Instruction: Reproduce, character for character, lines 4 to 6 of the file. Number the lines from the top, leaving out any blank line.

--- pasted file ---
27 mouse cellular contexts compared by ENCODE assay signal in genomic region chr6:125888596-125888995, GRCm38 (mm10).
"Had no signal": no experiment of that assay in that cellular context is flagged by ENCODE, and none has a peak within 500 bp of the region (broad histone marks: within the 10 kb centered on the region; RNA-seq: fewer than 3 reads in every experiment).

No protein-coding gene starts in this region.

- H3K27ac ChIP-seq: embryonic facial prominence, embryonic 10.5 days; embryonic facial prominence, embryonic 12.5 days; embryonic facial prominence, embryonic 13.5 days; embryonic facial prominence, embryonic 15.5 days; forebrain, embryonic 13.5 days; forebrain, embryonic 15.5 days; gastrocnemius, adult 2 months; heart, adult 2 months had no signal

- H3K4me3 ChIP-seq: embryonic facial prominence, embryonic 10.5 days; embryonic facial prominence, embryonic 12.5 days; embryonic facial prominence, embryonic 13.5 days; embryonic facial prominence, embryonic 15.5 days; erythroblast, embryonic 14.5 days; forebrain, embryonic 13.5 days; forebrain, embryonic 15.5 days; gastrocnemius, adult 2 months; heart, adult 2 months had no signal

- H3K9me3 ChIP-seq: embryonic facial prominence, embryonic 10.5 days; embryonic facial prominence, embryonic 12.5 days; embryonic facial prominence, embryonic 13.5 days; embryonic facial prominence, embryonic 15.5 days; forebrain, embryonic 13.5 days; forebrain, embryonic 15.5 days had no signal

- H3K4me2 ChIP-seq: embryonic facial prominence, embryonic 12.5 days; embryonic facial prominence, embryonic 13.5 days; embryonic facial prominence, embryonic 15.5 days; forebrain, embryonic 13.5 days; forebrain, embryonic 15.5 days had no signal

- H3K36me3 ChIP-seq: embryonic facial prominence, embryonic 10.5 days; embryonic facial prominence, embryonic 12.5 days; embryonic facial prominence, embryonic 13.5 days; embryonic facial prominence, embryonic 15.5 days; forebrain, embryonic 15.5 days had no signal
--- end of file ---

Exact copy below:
- H3K27ac ChIP-seq: embryonic facial prominence, embryonic 10.5 days; embryonic facial prominence, embryonic 12.5 days; embryonic facial prominence, embryonic 13.5 days; embryonic facial prominence, embryonic 15.5 days; forebrain, embryonic 13.5 days; forebrain, embryonic 15.5 days; gastrocnemius, adult 2 months; heart, adult 2 months had no signal

- H3K4me3 ChIP-seq: embryonic facial prominence, embryonic 10.5 days; embryonic facial prominence, embryonic 12.5 days; embryonic facial prominence, embryonic 13.5 days; embryonic facial prominence, embryonic 15.5 days; erythroblast, embryonic 14.5 days; forebrain, embryonic 13.5 days; forebrain, embryonic 15.5 days; gastrocnemius, adult 2 months; heart, adult 2 months had no signal

- H3K9me3 ChIP-seq: embryonic facial prominence, embryonic 10.5 days; embryonic facial prominence, embryonic 12.5 days; embryonic facial prominence, embryonic 13.5 days; embryonic facial prominence, embryonic 15.5 days; forebrain, embryonic 13.5 days; forebrain, embryonic 15.5 days had no signal